Miramar Beach is less touristy than the Grande Plage and has the charm of an old-fashioned seaside resort—especially in summertime when vintage-style, striped beach tents make their appearance.
The beach attracts sunbathers, and spa-goers, who frequent the nearby Thalassa Sea & Spa center in the five-star Sofitel Hotel.
Just off the coast is a huge rock, the Roche Ronde, a protected nature area and bird sanctuary.
3. Biarritz Aquarium
This exceptional aquarium is perched on a cliffside, a breathtaking piece of oceanfront property opposite the Rocher de la Vierge. One of the largest aquariums in Europe, the 7,000-meter space features more than 20 aquarium tanks.
The natural-looking aquarium tanks are filled with a wide range of amazing species, from lobsters and sea urchins to turtles and hammerhead sharks. The aquariums represent species from all the Seven Seas, including an array of tropical fish and an 11-meter-long Caribbean lagoon.
One of the highlights of the Biarritz Aquarium is the outdoor terrace, with a seal pool, where the adorable sea mammals swim and play. The twice-daily (10:30am and 5pm) seal feeding time is a popular event — especially for families with children. It's fun to watch how quickly the seals gobble up huge amounts of fish. The outdoor terrace also offers astounding 180-degree ocean views.
Address: Esplanade du Rocher de la Vierge, Biarritz
Official site: http://www.aquariumbiarritz.com/en
4. Biarritz Lighthouse
The emblematic Biarritz lighthouse stands at an essential location overlooking the coastline of the Cape Hainsart. Built in 1834, the lighthouse is at the tip of the Pointe Saint-Martin, which marks a boundary between the sandy beaches of the Landes Coast to the south and the rocky coastline to the north.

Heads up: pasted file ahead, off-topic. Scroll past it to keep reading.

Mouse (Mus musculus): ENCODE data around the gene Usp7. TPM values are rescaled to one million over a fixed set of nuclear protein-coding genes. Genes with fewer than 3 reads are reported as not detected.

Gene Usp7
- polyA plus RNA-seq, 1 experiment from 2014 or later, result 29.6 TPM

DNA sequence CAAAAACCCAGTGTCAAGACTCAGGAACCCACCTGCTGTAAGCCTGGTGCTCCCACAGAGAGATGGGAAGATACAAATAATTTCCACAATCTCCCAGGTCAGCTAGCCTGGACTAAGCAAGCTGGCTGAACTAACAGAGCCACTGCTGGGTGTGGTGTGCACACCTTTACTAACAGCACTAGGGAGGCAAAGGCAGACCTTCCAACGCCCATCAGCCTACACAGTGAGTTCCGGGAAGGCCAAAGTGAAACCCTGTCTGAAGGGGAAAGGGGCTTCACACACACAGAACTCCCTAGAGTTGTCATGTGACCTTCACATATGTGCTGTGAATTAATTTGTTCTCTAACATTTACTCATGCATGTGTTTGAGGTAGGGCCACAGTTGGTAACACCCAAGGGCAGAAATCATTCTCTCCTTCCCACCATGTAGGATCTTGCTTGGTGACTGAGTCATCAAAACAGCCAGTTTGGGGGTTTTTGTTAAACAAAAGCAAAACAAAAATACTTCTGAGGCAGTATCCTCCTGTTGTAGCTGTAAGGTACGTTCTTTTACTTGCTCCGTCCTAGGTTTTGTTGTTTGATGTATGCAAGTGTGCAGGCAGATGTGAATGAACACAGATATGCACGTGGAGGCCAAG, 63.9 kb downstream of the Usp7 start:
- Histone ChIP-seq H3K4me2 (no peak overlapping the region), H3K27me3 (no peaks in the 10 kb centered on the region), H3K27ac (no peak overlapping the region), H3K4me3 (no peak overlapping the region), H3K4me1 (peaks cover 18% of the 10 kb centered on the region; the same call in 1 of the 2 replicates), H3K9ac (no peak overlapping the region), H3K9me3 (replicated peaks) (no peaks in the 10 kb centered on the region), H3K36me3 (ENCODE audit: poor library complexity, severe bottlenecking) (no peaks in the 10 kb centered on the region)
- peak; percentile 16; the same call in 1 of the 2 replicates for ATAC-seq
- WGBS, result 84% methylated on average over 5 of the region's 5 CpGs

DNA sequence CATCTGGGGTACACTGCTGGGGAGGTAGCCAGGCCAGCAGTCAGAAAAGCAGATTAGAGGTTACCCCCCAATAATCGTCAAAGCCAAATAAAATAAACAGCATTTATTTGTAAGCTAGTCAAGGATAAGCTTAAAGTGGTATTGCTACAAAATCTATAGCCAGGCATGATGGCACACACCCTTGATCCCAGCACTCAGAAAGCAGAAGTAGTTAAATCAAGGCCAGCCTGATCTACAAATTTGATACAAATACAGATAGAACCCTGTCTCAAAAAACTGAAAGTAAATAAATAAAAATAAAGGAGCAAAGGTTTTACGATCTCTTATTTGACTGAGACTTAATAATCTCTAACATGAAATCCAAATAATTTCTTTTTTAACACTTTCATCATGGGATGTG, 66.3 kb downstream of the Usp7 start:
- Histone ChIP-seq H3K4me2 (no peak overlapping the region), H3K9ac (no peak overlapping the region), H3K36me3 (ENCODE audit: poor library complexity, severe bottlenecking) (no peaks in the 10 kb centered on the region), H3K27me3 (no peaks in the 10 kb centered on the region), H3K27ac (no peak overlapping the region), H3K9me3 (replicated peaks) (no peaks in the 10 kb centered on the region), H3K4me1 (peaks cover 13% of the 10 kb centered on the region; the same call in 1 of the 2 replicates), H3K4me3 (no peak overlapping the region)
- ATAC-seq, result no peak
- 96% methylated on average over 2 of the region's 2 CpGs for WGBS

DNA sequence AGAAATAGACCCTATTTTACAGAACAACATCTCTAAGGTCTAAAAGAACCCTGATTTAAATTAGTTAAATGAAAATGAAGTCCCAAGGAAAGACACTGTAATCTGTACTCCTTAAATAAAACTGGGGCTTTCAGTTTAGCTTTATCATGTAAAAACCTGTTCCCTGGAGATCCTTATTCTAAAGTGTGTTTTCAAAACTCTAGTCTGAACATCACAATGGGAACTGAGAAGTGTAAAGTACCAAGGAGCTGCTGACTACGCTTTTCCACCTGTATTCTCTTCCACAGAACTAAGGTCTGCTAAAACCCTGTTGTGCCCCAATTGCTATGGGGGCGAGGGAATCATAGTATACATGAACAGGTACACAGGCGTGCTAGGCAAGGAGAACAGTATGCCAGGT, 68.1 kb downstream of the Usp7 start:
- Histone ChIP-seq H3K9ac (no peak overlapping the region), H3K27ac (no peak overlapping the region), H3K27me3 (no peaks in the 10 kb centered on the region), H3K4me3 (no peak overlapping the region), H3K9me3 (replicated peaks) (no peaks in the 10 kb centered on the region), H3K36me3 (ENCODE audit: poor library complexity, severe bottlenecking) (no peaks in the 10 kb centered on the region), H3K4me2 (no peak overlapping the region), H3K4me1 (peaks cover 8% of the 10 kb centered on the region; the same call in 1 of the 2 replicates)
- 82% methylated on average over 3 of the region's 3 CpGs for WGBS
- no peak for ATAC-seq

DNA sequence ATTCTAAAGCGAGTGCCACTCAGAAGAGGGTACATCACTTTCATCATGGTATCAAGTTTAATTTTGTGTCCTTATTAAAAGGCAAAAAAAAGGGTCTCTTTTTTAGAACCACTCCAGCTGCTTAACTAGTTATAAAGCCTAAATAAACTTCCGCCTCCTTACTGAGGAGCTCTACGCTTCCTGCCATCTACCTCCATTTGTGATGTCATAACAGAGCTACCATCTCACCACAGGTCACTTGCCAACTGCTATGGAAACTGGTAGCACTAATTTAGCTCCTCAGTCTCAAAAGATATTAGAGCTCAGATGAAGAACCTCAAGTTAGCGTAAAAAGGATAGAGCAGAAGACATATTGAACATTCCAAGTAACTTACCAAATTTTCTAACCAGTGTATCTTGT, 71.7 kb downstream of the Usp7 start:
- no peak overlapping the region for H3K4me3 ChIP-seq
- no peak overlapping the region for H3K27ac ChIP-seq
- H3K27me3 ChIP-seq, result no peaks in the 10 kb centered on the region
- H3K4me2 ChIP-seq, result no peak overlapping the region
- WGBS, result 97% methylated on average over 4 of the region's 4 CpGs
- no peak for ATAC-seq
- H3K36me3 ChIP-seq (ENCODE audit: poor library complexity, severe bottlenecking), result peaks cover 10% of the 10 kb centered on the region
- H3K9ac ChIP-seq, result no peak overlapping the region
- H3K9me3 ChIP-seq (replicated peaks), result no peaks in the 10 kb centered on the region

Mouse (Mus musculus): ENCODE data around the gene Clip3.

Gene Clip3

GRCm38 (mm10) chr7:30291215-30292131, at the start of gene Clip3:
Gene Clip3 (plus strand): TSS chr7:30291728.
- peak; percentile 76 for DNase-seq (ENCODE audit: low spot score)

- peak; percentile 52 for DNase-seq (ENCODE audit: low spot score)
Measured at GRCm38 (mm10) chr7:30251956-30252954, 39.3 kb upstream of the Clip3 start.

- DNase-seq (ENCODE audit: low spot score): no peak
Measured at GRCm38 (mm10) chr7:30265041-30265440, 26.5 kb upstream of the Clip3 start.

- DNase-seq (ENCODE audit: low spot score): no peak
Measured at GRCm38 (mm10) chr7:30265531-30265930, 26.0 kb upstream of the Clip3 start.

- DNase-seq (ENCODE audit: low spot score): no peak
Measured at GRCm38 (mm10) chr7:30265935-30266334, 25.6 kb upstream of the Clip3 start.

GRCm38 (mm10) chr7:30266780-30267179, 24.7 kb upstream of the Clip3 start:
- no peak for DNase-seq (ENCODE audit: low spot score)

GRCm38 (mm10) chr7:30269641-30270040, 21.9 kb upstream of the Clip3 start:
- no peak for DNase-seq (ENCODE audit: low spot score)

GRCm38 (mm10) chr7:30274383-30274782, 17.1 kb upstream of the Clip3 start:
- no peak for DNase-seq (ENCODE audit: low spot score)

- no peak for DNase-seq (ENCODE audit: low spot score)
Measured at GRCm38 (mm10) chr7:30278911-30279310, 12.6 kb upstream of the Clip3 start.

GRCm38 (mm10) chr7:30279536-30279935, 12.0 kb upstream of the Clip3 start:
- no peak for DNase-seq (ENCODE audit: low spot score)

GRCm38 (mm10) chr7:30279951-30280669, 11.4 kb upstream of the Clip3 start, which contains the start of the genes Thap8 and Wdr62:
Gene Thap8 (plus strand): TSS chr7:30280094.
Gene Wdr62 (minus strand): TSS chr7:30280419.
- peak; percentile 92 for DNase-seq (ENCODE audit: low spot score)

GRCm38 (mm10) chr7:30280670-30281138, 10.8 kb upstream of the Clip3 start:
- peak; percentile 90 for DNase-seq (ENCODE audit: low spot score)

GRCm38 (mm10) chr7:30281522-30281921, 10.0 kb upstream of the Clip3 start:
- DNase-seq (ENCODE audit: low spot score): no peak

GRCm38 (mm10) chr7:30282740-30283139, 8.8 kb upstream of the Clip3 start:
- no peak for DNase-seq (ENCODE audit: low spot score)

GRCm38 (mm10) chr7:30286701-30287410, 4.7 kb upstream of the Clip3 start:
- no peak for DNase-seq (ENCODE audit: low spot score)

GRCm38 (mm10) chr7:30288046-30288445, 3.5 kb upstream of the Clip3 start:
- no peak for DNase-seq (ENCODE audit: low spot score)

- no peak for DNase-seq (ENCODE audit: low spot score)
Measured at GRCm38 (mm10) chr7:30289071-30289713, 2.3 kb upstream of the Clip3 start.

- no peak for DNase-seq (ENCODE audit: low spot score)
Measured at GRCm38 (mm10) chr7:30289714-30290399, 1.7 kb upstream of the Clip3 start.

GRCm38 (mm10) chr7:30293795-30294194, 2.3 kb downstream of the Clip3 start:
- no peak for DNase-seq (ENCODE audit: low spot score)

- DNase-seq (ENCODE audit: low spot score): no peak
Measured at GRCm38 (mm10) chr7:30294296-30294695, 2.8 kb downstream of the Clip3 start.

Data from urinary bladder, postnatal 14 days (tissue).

Visitors may climb the 248 steps of the lighthouse to take in the scenery from this incredible vantage point. The 73-meter-high lighthouse commands sweeping panoramas of Biarritz and the Basque countryside.
5. Elegant Boulevards and Squares
The elegant boulevards, streets, and squares of Biarritz exemplify the city's aristocratic heritage. At the urban center of Biarritz is the grand Place Georges-Clemenceau, which joins with several of the city's principal streets. From here, it is a short distance to the Place Bellevue, a semicircular square with panoramic views of the beach and the ocean.
To the south of the Place Bellevue is another scenic area of Biarritz along the Boulevard Maréchal-Leclerc. Nestled in the steep, rocky inlet between the Rocher du Basta and Cap Atalaye, above the old fishing harbor, this seaside boulevard is a wonderful starting point for a scenic walking tour along the Biarritz coast.
With so many wonderful sights, Biarritz is a delightful place for a scenic stroll or a guided walking tour to learn about the history while admiring the views.
6. Miremont Tearoom
The Miremont is renowned for its refined ambience and classic French pâtisserie, such as éclairs, Gâteau Saint-Honoré, and strawberry tart, as well as its selection of rare teas.
Housed in an elegant 17th-century building, this historic tearoom is one of the oldest establishments in Biarritz.
Founded in 1872, the Miremont was frequented by royalty during Biarritz' glory days. Spain's King Alphonso XIII enjoyed having lunch here. King Edward VII of England appreciated the Miremont's refined French pastries. Queen Nathalie of Serbia often purchased caramels for her friends, and Queen Amelia of Portugal had a habit of taking her tea at a window seat with the best view.